Thursday, September 29, 2011

Rorate Caeli Confesses Its Fascism...

Did anyone else see this on Rorate Caeli today? Ridiculous:
When a group of priests whine publicly that their superior is being "authoritarian", we must admit that our immediate reaction is to defend the superior; and when the "climate of fear" decried by these priests is a "climate" of "internal police" related to, shall we say, "homosexual matters" - well, then we are absolutely certain that the superior is correct and that whatever he is doing is certainly in the right direction.
So when someone is accused of being authoritarian, their gut sympathy is to side with the accused authoritarian? And when there is a climate of homophobia and "policing" they're absolutely certain what he's doing is correct?

I mean, I'm all for rooting out those who would make a mockery of the priesthood and Christian morals, but an atmosphere of authoritarian repression based around insinuations about sexuality is just McCarthyism, it sounds like.

I don't know if the situation in Rome is actually like that; the priests complaining may indeed be liberals whining that their party is over. But for Rorate Caeli to gleefully knee-jerk sympathize on the terms outlined everything that's wrong with non-renegade reactionary traditionalism and conservatism in the Church today.

Wednesday, September 28, 2011

Monday, September 26, 2011

Lay Ministers? That Doesn't Even Compute

I've discussed before how the logic of the clergy as a sort of caste apart from the laity has led to the bizarre situation of a sort of "middle class" in the Church and/or the liturgy (with permanent deacons straddling an awkward territory in between).

And I do mean "and/or," as the two don't necessarily overlap entirely; the religiously literate "lay clergy" I've discussed (and of which I'd count myself and probably the readers of this blog), and the sort of lay "tribunes" who absurdly "represent the laity" in the sanctuary as readers and altar-women and EMHCs...are often two separate groups of people, two different mentalities (the "lay clergy" are, frankly, often balk at the idea of volunteering for such roles.)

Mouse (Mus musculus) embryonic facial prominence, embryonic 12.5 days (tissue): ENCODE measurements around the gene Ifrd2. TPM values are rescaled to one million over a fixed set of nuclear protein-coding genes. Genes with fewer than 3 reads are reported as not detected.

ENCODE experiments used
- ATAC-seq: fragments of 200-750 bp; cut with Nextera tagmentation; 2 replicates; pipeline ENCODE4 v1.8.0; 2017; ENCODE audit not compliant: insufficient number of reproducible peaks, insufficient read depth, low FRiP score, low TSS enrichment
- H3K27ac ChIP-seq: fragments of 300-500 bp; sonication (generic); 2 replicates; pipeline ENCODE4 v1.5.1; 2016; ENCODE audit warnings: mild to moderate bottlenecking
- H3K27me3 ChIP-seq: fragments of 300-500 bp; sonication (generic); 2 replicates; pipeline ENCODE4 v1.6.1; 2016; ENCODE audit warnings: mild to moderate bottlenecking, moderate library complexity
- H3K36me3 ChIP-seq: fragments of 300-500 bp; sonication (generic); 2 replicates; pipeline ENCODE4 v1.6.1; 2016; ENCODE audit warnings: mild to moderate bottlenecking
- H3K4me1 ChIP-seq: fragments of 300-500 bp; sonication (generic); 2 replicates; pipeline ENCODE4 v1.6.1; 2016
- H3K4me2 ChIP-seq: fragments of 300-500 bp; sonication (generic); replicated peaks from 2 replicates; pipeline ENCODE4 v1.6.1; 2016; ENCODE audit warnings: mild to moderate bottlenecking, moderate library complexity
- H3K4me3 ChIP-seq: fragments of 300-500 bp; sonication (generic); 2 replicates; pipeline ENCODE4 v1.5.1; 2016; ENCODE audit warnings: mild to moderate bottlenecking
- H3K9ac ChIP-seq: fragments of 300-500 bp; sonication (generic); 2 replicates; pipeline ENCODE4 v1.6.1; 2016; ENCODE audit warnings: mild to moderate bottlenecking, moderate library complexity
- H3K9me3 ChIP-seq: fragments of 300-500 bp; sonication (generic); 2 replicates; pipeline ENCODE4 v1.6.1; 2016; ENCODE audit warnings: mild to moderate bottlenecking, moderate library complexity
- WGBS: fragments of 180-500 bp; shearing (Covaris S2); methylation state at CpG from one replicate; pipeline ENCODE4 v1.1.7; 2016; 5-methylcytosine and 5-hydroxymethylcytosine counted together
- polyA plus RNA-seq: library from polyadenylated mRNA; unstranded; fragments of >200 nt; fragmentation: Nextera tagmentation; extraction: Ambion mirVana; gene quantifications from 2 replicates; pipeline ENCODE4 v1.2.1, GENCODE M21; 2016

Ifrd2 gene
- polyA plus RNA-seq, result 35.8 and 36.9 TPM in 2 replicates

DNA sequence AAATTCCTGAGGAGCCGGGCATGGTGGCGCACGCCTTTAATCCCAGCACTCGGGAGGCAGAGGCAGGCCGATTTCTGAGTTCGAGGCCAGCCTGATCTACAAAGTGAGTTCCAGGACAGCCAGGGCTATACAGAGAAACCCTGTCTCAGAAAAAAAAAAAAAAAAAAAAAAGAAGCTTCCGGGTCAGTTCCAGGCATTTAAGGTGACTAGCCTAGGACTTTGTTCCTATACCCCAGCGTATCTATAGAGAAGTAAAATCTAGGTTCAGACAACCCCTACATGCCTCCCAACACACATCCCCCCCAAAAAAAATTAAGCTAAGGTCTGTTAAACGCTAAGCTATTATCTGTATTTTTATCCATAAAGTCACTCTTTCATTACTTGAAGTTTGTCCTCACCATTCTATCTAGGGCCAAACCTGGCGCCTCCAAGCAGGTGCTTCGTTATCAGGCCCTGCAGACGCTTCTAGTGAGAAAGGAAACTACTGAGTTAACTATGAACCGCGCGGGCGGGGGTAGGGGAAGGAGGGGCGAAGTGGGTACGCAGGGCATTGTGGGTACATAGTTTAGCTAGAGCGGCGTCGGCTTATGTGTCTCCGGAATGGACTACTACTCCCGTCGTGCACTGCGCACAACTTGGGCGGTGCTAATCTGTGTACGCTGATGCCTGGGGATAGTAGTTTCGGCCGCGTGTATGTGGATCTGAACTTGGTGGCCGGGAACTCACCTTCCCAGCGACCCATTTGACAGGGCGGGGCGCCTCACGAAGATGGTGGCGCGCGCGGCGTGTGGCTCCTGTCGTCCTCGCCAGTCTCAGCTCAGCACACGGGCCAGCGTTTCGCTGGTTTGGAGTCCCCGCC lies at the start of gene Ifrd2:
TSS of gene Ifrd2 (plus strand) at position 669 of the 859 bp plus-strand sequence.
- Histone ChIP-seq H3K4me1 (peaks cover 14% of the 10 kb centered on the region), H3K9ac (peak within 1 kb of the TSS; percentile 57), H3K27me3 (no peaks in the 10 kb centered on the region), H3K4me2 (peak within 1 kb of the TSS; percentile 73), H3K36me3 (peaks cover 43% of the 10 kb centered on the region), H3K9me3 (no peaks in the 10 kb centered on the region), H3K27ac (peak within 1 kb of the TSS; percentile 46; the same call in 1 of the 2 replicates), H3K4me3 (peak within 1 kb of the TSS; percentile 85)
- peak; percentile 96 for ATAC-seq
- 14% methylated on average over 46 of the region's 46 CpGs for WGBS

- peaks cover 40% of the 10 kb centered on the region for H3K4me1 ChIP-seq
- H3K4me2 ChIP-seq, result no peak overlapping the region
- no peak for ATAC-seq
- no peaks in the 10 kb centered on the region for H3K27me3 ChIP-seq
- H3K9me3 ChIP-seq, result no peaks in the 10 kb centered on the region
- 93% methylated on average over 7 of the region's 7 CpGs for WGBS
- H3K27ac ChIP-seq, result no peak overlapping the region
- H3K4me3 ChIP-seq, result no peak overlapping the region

I was reminded of these strands of thought at the church I've been attending near my temporary lodging recently, where besides the priest, there are like twelve chairs in the sanctuary, filled with women in albs and secular clothing. The latter are readers (not even vested in anything; secular lay clothing apparently being taken as befitting the Liturgy of the Word according to Protestantesque notions), but the former don't even have any particularly discernible role (children act as the actual altar servers) until it comes time for distribution of communion when most of them are EMHCs. The rest of the time they loom there like some Grand Council of Emasculation on their haughty thrones, as if present merely to assert the final symbolic castration of the poor already institutionally eunuchized priest.

But again, as I said in that post of mine on lay readers, the logic behind lay "participants" in the liturgy (or even just making arbitrary lay people, especially women, be visible in the sanctuary) seems to:
...come from some idea that if the priest just appropriated the role for himself, then he would be limiting the opportunities for "participation" on the part of the people. And at Sunday Masses especially (with readers, altar servers, EMHC's, having lay people bring up the gifts at the Offertory, etc) they seem to act like the liturgy is some sort of audience-participation game-show where getting as many people involved as possible is ideal. The priest just doing the readings himself would be "exclusivist" or something like that...

But, of course, 98% of the congregation is still not involved "actively" like that. They can't be. There's only going to be one reader, a few servers, a couple people carrying up the gifts, a handful of EMHC's. So in some ways it is just as "exclusive" as ever; it's just exclusive to a privileged group of [...] volunteers, a self-selected group, rather than to just clerics.

The justification given, then, is usually that the lay participants in the sanctuary "represent" the rest of us, and that we will feel like we are participating through them, that we will identify with them.

Of course, this is ironically indicative of an extremely entrenched clericalism. Because it implies that we in the pews couldn't possibly identify with the priest. Oh no, he couldn't possibly adequately represent the congregation in the sanctuary, so we need to have some plebeian tribune up there to represent "our" interests, to be the laity's proxy in the liturgy.